I think that was a female elephant, but I'm going to mention musth anyway because the Wikipedia article has this hilarious gem: "scientific investigation of musth is greatly hindered by the fact that, once under the influence of musth, even the most otherwise placid of elephants may actively try to kill any and all humans."
Oh yeah, and llamas make the same noises during sex as an ex-roommate of mine.
Sunday, November 25, 2007
Friday, November 23, 2007
A jellyfish invasion has wiped out Northern Ireland's only salmon farm, killing more than 100,000 fish.
A Northern Salmon spokesman said last week's attack could cost more than £1m.
Billions of small jellyfish, known as Mauve Stingers, flooded into the cages about a mile into the Irish Sea, off Glenarm Bay and Cushendun.
Like all things British, Pelagia Noctiluca are usually kind of boring. But damn, "the jellyfish covered an area of up to 10 square miles and a depth of 35 feet." Did they see it coming? Were there crowds of Irish people standing on the dock, horrified at the swarm of mauve stingers bearing down on them?
This is actually becoming a very large problem all over the world, likely spurred by a warming of the oceans and overfishing. We've eaten most of the fish, and since nature abhors a vacuum the jellies are quickly becoming our new oceanic overlords. Sea (lol) also:
Jellyfish Bloom on African Coast
Jellyfish Bloom Swamps British Coastline
Jellyfish Bloom in Japan
And yes, there's even an international symposium on jellyfish blooms.
Regardless of whether or not this will eventually doom us all (if rising sea levels don't first), jellyfish are amazing to look at. If you haven't seen this video of the lake full of jellyfish in Palau, it's worth checking out.
Wednesday, November 21, 2007
The immense fossilised claw of a 2.5m-long (8ft) sea scorpion has been described by European researchers.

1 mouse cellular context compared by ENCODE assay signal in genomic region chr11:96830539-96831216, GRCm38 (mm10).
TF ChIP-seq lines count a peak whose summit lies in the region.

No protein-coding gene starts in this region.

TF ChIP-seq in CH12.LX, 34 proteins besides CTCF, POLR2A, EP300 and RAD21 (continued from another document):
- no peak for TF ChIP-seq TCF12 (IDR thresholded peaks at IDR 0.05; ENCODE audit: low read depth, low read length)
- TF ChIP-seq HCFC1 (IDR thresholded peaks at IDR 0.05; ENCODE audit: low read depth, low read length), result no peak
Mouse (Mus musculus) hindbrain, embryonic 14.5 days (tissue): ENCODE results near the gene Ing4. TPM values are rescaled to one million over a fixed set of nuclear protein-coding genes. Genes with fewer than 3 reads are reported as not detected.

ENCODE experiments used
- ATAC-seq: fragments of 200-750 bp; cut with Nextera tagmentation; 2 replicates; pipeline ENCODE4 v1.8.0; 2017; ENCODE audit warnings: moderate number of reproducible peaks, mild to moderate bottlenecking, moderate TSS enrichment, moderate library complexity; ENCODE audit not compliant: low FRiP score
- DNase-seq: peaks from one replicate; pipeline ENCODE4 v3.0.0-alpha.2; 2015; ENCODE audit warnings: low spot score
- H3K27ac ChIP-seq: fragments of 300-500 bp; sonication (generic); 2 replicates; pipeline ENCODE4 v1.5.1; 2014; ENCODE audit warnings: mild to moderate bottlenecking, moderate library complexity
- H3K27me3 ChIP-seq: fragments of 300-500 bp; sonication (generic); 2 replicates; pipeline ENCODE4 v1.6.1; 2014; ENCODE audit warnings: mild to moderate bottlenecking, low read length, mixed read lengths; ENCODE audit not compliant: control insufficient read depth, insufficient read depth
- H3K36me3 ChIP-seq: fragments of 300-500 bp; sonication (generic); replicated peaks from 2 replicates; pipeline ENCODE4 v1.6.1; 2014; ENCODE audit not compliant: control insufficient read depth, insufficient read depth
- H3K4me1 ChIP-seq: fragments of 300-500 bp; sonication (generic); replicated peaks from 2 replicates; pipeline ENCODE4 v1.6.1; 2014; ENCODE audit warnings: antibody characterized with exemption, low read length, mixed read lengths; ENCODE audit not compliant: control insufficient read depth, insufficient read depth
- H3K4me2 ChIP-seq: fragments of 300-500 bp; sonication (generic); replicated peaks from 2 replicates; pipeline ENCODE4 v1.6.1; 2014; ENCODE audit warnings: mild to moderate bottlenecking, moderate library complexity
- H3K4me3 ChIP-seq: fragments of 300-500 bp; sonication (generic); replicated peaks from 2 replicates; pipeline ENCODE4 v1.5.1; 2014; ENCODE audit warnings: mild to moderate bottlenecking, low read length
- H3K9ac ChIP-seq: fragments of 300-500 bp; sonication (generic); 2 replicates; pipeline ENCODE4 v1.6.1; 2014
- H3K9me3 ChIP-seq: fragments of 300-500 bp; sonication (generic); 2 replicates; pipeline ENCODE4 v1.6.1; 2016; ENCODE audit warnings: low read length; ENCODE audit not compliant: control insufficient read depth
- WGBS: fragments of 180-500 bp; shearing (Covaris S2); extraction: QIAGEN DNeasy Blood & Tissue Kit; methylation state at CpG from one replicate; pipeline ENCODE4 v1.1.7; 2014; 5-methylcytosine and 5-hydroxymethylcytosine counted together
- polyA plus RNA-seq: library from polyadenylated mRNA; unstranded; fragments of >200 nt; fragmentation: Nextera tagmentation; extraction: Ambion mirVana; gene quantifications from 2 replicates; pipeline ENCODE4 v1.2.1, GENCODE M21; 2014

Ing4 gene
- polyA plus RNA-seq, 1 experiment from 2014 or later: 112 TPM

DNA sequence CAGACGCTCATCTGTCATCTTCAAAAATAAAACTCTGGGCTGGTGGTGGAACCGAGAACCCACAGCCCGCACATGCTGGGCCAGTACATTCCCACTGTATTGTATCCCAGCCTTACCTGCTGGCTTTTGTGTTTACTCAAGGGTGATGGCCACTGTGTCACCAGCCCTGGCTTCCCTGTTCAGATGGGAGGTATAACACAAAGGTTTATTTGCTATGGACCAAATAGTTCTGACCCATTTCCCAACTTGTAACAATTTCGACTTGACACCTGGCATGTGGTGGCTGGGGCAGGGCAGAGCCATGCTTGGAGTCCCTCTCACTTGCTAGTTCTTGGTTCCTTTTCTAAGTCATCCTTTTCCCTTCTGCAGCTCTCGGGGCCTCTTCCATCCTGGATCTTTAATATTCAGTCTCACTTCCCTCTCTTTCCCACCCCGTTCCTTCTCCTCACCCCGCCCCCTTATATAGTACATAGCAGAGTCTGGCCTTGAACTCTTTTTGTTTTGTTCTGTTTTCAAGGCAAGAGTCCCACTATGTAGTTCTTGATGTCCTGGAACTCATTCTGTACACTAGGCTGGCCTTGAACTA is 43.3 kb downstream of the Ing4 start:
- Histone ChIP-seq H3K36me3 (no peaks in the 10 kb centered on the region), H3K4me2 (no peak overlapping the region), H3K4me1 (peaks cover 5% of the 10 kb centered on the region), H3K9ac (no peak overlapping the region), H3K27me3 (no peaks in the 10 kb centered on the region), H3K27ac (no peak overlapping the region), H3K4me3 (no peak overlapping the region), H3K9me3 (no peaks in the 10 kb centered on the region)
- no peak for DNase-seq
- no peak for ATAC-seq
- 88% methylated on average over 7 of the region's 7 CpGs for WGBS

The 390-million-year-old specimen was found in a German quarry, the journal Biology Letters reports.
Eurypterids, otherwise known as sea scorpions, evolved about 500 million years ago and died out about 250 million later.
Turns out, ancient arthropods (think crabs, spiders, centipedes, insects) are fascinating. The largest today is the Japanese spider crab, which can have a leg span of up to four meters, but the body itself is only about 37cm. Compared to what was running around in the Devonian, that's peanuts.
Hundreds of millions of years ago, before the Mesozoic and the rise of the dinosaurs, the high levels of oxygen in the air allowed arthropods to grow to sizes that would scare the crap straight out of you. Since they don't have proper lungs like pretty much anything in the phylum chordata, the size that insects, crustaceans, arachnids etc can grow to is directly proportional to the amount of oxygen in the air. Which meant that you'd have to put up with Arthropleura, a three meter long millipede.
Here's a video of one being impaled! Also includes meter long dragonflies and a spider the size of your head.
Monday, November 19, 2007
Did you know there is only one way to tell the sex of a day old chicken? You have to examine its cloaca for a degenerate penis.
Over and over he scoops up a chick with his left hand, expels its droppings with a squeeze of his thumb, opens its vent with his fingers, peers through the magnifying lenses attached to his spectacles and determines its sex. Then he deposits the tiny bird in one of two bins. Two thousand vent sexes and a good day's work later, his hands and his shirt front are still immaculate. And if you buy sexed chicks from Lyle's employer, the sort is guaranteed 95% accurate.
Of course, it makes perfect sense that the Japanese came up with it.